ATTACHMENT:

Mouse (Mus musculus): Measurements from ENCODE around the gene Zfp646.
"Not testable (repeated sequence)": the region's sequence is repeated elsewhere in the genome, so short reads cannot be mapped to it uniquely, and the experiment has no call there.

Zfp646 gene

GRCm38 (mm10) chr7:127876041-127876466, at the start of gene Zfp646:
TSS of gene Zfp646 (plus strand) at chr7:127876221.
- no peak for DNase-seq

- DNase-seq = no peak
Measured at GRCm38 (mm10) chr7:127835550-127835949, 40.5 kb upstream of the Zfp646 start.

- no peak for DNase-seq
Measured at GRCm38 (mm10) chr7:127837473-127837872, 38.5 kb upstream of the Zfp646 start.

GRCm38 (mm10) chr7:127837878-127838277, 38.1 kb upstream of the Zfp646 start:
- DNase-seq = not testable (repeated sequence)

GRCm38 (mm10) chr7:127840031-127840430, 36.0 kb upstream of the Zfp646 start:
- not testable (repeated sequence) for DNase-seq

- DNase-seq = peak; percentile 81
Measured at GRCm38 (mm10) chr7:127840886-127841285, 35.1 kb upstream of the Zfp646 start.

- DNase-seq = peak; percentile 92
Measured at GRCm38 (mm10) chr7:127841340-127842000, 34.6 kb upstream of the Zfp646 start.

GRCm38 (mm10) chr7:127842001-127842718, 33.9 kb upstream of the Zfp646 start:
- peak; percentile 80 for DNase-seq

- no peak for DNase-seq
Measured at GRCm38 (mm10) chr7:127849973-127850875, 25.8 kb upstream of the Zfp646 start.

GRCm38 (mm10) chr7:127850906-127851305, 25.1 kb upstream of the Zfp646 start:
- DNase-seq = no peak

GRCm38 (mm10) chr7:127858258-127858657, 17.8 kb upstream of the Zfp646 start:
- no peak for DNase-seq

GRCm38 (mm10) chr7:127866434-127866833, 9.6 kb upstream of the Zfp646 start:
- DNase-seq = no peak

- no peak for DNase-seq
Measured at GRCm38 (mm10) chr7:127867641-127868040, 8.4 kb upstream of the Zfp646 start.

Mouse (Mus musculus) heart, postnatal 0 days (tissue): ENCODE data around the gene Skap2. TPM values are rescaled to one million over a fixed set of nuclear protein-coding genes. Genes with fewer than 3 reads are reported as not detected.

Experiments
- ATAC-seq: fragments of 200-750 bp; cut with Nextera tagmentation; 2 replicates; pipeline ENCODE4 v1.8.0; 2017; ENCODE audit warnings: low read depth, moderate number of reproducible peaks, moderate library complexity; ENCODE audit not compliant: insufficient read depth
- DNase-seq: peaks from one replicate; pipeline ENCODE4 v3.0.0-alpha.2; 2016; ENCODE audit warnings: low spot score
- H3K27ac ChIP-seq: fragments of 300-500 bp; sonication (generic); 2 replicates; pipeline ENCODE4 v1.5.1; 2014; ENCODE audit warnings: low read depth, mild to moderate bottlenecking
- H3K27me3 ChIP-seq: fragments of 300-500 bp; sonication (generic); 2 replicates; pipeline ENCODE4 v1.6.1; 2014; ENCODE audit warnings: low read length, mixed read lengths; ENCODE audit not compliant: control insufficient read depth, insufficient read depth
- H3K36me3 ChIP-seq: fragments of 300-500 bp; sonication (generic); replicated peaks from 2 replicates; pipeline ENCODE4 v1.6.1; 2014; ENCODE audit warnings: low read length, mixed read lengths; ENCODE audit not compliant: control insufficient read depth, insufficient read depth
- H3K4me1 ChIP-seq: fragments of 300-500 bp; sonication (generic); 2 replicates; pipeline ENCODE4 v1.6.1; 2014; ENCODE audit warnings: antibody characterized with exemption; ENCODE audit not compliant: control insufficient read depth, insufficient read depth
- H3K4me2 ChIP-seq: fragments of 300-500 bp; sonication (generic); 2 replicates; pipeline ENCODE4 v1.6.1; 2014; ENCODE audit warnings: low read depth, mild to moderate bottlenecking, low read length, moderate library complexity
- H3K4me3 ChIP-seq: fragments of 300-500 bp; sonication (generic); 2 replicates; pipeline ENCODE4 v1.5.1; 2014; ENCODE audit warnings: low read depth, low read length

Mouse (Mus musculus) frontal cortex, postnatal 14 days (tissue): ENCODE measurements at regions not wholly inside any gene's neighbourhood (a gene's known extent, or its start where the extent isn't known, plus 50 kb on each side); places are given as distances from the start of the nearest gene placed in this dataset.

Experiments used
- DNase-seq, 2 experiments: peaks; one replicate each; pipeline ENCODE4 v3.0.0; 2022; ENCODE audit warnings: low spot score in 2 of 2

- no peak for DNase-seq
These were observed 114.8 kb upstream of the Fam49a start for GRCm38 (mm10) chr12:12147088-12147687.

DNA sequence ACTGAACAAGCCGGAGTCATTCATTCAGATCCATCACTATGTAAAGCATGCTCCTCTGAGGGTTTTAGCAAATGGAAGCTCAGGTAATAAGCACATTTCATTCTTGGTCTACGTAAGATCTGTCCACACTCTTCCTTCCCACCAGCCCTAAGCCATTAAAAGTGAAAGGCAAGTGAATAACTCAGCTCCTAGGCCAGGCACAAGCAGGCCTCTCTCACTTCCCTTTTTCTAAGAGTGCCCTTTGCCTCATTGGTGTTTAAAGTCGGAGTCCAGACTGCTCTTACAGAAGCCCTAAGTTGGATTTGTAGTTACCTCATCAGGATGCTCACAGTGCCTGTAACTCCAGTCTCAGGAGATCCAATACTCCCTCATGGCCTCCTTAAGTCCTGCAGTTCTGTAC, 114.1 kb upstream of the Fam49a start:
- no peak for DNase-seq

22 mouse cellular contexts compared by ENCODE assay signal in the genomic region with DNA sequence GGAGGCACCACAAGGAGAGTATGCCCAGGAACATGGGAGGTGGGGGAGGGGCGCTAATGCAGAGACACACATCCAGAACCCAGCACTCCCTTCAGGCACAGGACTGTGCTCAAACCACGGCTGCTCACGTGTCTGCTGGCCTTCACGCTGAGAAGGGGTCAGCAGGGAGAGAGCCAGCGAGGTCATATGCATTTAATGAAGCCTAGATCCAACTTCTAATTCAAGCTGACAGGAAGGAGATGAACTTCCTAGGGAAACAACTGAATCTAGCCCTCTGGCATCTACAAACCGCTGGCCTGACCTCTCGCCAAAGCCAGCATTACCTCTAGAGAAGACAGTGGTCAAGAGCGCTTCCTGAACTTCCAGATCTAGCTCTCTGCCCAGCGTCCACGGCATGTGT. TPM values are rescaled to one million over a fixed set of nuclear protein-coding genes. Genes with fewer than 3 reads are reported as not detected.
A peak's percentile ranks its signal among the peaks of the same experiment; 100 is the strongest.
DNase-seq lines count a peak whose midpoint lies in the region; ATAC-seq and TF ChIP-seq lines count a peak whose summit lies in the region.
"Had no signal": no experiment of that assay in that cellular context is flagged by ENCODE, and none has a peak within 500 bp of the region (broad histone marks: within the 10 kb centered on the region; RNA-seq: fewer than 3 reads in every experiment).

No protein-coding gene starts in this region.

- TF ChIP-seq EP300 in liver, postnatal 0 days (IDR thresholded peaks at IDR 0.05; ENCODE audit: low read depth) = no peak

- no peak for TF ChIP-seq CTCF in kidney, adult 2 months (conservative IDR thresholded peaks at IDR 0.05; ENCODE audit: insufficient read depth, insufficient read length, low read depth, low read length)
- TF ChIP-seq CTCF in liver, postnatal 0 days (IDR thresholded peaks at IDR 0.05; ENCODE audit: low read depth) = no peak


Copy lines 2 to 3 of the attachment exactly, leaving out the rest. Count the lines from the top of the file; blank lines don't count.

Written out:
"Not testable (repeated sequence)": the region's sequence is repeated elsewhere in the genome, so short reads cannot be mapped to it uniquely, and the experiment has no call there.

Zfp646 gene